The Double Knot

Variations And Applications

The single-strand Double knot is just an extension of the Simple knot. Being considerable bigger than the Simple knot though, it is an ideal terminator for a Slip knot. That is, the Double knot will not allow the end of the line to pull through the turns of the Slip knot, once pulled up tight against the turns.





The Double Knot - Single Strand

Knot Tying Illustration - The Double Knot.1. Around and over
The Double Knot - 33. Under and through
The Double Knot - 22. Under and through
The Double Knot - 44. Pull tight

Another possible use is to prevent a Prusik knot from pulling through, since they do tend to work through a bit after being locked and unlocked numerous times. So far, I haven't had any trouble just using a Simple knot as the terminator - but you could use the Double just for peace of mind!

Now, if you really want to go overboard with knot-tying...

The book
Knots: The Complete Visual Guide has an amazing average review score of 5 stars from 12 reviewers - the last time I looked. If it's a more general knot-tying resource you need, this would definitely be it!




The Double Knot - Multi-Strand

The Multi-Strand Double Knot - 1
The Multi-Strand Double Knot - 3
The Multi-Strand Double Knot - 2
The Multi-Strand Double Knot - 4

If you ever need to cut and then re-join a piece of bridle line, the Multi Strand Double Knot is handy. It's so easy to do, and that extra turn of line makes it slip-proof. Unlike the Simple knot when connecting 2 lines!

I also use this knot for flying line, although it probably reduces the breaking strain significantly. But no more than all the accidental knots and frays that a well-used line tends to accumulate anyway! This is not so much of a concern in a bridle since in that case the strain is shared between 2 or more lines.

Apart from modifying a bridle, this also comes in handy when scrapping old sail and re-using the horizontal spar(s).

I actually did this during the trials and tribulations with the very first build of the Dowel Roller kite! The old bridle lines were snipped so they could be fed through holes in the new sail.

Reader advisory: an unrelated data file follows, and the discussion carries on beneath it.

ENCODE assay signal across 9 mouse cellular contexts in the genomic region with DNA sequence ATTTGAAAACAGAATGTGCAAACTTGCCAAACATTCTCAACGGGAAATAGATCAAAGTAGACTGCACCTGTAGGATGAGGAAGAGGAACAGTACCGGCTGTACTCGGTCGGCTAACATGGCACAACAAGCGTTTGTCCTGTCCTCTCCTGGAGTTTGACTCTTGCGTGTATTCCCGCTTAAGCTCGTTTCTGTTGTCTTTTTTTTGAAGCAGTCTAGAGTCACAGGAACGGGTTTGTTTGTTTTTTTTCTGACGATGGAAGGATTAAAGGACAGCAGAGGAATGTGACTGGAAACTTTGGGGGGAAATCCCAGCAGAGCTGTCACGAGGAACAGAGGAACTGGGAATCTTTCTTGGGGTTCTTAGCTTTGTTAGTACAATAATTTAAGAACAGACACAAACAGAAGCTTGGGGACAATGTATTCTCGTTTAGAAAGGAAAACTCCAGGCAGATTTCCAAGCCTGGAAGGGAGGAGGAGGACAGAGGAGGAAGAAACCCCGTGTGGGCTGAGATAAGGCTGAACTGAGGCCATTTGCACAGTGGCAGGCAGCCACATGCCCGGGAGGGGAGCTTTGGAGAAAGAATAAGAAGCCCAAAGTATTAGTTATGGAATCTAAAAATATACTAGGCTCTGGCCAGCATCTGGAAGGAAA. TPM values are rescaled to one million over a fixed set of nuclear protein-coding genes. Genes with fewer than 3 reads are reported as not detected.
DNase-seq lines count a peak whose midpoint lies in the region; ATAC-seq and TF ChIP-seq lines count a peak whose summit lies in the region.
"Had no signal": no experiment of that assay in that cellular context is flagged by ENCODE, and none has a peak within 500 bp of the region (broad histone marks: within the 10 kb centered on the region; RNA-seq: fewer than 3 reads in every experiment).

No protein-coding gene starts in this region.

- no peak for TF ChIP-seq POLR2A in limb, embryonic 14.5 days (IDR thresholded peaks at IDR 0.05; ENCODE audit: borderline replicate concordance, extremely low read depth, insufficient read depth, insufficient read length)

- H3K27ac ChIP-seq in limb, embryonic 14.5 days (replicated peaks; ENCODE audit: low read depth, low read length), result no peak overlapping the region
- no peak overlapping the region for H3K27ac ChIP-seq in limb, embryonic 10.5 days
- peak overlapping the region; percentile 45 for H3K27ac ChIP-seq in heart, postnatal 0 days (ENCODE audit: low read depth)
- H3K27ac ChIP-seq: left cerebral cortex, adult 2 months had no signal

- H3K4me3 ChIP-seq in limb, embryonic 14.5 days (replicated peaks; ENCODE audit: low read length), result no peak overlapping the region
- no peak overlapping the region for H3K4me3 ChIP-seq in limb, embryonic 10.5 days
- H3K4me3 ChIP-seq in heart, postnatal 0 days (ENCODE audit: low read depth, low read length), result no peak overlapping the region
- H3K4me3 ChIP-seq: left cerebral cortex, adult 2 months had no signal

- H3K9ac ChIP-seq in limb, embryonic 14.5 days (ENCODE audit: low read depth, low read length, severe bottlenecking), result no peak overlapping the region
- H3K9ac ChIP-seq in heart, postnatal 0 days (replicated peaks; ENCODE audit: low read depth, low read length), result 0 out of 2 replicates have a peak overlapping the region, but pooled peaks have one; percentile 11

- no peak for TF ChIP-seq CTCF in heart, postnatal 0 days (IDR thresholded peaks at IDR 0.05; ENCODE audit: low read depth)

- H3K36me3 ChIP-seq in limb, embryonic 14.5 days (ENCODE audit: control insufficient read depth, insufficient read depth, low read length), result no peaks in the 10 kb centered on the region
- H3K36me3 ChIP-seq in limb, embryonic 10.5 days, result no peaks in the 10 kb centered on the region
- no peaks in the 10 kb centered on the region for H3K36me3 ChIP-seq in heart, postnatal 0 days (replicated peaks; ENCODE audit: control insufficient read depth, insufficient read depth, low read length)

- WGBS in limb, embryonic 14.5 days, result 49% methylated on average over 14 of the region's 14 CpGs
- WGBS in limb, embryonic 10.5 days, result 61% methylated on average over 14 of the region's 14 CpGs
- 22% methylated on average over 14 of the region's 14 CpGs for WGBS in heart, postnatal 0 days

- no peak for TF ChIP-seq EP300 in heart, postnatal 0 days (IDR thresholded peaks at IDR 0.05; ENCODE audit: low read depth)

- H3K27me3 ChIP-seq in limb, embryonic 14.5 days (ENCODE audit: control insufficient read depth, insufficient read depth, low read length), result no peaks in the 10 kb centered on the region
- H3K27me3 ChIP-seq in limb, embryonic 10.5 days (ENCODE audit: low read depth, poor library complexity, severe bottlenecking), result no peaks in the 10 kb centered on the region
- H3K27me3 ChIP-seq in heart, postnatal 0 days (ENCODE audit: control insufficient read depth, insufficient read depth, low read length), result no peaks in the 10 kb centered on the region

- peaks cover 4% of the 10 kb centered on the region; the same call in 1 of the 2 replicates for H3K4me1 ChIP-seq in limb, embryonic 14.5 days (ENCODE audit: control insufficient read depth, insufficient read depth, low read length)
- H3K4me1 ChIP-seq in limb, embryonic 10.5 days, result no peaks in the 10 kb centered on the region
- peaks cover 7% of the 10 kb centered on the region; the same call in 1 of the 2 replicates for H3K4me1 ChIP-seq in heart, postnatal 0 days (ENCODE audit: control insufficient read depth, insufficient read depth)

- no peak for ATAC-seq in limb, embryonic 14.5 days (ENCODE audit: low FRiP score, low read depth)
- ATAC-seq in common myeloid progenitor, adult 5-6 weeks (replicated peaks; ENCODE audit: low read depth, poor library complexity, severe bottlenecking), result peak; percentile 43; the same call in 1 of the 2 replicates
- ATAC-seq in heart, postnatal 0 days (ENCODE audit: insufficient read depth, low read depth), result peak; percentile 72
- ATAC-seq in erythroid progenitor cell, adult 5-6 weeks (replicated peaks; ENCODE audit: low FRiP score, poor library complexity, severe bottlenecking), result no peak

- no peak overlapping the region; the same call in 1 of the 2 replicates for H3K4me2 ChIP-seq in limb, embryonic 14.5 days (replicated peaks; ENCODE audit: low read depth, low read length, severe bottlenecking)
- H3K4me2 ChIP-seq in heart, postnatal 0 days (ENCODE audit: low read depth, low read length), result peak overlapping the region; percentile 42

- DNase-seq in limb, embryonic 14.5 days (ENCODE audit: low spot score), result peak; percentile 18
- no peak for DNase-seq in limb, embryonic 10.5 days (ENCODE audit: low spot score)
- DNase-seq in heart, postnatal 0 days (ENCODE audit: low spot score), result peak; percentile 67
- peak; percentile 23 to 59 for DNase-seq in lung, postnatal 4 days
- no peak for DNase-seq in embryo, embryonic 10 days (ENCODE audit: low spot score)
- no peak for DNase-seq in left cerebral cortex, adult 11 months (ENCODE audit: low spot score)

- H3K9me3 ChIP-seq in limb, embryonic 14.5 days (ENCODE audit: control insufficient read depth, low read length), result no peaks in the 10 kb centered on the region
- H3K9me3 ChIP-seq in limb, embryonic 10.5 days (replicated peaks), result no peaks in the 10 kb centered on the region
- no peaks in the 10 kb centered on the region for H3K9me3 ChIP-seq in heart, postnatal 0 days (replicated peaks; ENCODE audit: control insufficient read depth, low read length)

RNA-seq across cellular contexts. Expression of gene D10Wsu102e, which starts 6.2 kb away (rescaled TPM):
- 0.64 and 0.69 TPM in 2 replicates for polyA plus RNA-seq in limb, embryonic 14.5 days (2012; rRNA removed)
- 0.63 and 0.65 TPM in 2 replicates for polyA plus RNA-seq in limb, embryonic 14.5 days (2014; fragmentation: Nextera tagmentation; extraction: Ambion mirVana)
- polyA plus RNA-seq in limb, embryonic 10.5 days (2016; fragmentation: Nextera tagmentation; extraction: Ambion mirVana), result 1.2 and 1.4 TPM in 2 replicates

E-book special of the month (25% off)...

The Dopero is someone's clever idea to combine 2 Roller kites! Double Pearson Roller is where the name comes from. The resulting flat portion of sail in the middle makes this a very efficient design in light wind.

Even more so than the Roller before it, this kite has an attractive aircraft-like appearance in the air. This MBK version also excels in light winds.

If you have made Diamonds before, this kite takes somewhat more time to make. With the help of my instructions, it's still do-able by a beginner.

Get the e-book for making the MBK Dowel Dopero kite. After making your first one in plastic and seeing how it performs, you can try soft Tyvek or rip-stop nylon for your next build.

This Dopero can fly in quite a wide range of wind speeds thanks to the 4-pont bridle. The bridle lines keep the frame more rigid than a 2-point bridle could. Tail(s) are entirely optional, but may be added for looks.

The e-book is a PDF file - which means printable instructions to refer to while you make the kite. It also means convenient off-line access if that suits you better.



What's New!

  1. The Granny Knot

    Mar 22, 17 09:00 AM

    This knot doesn't have the greatest reputation - but it's simple and does have it's place in some less-critical kiting scenarios. Usually with the addition of a drop of glue ;-) ...

    Read More





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Wind Speeds


Light air
1-5 km/h
1-3 mph
1-3 knots
Beaufort 1

Light breeze
6–11 km/h
4–7 mph
4–6 knots
Beaufort 2    

Gentle breeze
12–19 km/h
8–12 mph
7–10 knots
Beaufort 3    

Moderate breeze
20–28 km/h
13–18 mph
11–16 knots
Beaufort 4    

Fresh breeze
29–38 km/h
19–24 mph
17–21 knots
Beaufort 5    

Strong breeze
39–49 km/h
25–31 mph
22–27 knots
Beaufort 6

High Wind
50-61 km/h
32-38 mph
28-33 knots
Beaufort 7